There are several types of English essays. Regardless of essay type, it is the underlying form of reasoning expected for the essay that shapes the conclusion. According to HyperTextbooks, there are five major forms of reasoning used in English essay writing. Cause-and-effect essays explore why something is so. “How” essays seek origins or historical information. There are analysis and comparison essays, opinion essays, and essays meant to persuade. In all cases, the conclusion must satisfy the primary purpose.
Determine the underlying purpose of the essay. This might be mandated by the essay question; it may be inspired by a creative writing session. You will write your essay to serve your underlying purpose. In an essay evaluating the Bronte sisters, your purpose might be to say why you prefer one over the other.
Address the underlying purpose of the essay in the first sentence of your conclusion. English for University recommends thinking about the primary message you want to leave with your audience. For greatest effect, the conclusion should demonstrate the development of the original thought found in the thesis.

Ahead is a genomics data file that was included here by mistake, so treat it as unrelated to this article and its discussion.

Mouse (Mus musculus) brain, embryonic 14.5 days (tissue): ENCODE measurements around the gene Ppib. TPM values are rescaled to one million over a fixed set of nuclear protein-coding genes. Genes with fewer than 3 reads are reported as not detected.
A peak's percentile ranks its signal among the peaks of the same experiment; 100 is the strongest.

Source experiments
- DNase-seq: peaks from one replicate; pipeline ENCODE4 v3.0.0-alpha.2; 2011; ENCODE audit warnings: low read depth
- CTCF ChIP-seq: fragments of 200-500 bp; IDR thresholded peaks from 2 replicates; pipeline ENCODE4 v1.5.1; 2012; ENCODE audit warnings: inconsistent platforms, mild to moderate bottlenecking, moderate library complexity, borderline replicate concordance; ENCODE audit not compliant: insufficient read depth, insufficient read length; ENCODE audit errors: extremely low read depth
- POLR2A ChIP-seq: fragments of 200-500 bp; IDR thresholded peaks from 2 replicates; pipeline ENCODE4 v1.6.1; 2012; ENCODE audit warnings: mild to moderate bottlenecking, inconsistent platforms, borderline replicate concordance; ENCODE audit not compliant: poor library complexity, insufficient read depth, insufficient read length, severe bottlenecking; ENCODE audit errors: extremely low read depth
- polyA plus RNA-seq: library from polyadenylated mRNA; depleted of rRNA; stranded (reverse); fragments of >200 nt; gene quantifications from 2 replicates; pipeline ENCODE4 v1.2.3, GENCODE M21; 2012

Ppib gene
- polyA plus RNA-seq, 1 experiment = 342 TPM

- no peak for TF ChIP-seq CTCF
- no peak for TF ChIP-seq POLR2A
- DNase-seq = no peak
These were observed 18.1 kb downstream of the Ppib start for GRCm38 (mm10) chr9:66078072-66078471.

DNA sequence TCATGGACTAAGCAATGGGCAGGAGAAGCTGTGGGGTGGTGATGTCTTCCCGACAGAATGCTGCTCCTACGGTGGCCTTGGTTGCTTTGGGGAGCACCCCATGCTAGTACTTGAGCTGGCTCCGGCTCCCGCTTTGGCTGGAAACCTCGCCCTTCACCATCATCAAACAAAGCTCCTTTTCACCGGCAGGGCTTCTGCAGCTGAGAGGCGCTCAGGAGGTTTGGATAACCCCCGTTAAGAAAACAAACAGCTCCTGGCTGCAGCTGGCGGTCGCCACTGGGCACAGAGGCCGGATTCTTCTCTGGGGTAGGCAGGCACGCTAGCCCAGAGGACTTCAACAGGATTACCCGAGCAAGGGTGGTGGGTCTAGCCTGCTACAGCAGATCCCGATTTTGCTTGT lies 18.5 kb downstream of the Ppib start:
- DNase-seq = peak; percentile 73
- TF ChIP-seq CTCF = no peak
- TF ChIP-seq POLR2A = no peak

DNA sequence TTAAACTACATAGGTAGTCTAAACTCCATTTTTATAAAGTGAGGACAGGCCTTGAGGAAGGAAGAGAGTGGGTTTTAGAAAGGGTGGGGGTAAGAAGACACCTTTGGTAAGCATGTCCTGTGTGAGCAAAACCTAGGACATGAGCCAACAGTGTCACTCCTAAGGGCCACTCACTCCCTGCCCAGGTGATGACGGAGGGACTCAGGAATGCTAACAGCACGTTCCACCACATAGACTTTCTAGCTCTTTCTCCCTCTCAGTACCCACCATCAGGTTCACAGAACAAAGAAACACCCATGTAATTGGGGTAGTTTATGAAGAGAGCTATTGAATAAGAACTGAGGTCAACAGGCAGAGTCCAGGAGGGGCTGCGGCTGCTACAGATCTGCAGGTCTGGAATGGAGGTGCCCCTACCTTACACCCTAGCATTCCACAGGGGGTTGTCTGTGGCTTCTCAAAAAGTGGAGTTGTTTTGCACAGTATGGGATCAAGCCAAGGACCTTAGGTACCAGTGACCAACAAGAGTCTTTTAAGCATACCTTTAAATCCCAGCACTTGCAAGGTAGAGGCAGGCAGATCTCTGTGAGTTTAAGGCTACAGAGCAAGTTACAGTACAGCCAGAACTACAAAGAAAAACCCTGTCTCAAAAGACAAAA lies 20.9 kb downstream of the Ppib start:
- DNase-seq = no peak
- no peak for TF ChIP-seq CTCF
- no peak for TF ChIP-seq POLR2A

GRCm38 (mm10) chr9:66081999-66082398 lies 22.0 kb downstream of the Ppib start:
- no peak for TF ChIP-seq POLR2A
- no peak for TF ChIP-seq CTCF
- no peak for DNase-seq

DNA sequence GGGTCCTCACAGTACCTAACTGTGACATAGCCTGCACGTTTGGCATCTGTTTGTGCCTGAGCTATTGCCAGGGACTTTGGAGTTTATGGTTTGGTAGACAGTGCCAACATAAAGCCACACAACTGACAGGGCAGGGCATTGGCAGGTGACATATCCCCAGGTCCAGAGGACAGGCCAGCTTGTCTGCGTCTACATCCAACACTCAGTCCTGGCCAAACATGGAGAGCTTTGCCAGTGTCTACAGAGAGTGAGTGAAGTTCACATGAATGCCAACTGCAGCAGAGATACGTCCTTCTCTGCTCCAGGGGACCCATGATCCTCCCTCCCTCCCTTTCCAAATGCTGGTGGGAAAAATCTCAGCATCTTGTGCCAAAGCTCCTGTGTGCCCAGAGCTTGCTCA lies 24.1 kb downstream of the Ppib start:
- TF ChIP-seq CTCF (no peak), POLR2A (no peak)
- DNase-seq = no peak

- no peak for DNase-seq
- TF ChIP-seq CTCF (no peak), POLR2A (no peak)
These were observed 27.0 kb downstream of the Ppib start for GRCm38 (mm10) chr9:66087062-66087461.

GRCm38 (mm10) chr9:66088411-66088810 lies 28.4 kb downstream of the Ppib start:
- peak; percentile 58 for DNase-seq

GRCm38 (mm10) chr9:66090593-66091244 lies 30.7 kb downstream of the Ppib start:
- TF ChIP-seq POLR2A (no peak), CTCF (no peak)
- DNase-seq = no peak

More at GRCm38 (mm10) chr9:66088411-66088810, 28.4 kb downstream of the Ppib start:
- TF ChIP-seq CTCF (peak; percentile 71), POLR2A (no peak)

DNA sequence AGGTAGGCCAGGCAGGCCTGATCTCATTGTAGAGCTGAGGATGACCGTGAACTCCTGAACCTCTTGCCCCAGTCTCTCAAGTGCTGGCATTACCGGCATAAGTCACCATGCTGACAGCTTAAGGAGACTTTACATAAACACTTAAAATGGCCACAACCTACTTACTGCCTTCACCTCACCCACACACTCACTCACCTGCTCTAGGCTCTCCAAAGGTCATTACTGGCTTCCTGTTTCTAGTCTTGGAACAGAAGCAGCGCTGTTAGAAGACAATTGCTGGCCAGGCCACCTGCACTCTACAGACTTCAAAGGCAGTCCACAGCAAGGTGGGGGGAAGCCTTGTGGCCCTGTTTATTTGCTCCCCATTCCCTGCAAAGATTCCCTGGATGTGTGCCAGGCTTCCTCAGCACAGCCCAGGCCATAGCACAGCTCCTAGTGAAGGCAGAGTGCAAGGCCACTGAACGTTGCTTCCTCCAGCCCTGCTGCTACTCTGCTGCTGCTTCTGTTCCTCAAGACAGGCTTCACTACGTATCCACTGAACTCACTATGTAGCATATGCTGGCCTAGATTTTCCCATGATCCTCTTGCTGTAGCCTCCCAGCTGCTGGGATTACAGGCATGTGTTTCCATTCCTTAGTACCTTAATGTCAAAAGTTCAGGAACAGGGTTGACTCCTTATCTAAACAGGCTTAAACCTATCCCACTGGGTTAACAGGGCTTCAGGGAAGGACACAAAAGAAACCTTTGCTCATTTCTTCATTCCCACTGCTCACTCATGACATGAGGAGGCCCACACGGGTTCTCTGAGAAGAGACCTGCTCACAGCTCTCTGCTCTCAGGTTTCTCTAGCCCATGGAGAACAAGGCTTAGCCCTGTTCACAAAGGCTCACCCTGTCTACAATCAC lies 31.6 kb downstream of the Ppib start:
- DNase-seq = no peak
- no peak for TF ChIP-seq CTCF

Write a few sentences that synthesize the main points you made in your essay. Literacy Education Online says you should concentrate on illustrating how your main points fit together to create a greater picture. A summary of points in a conclusion reminds the reader of what he has read. It also helps to lead you naturally to the final sentence.
Write a final sentence that makes a connection with your reader. Kim’s Korner suggests asking a question that causes your reader to think about the subject in greater depth, adding a personal comment about what you’ve gained from the writing experience, or leaving the conclusion open for the reader’s evaluation.
- Outlining the main points in the essay can help you craft a powerful conclusion.
- Don’t introduce new information in the conclusion. Only points already made within the body of the essay should be included. However, you can use these points to make a larger point to leave with your reader.
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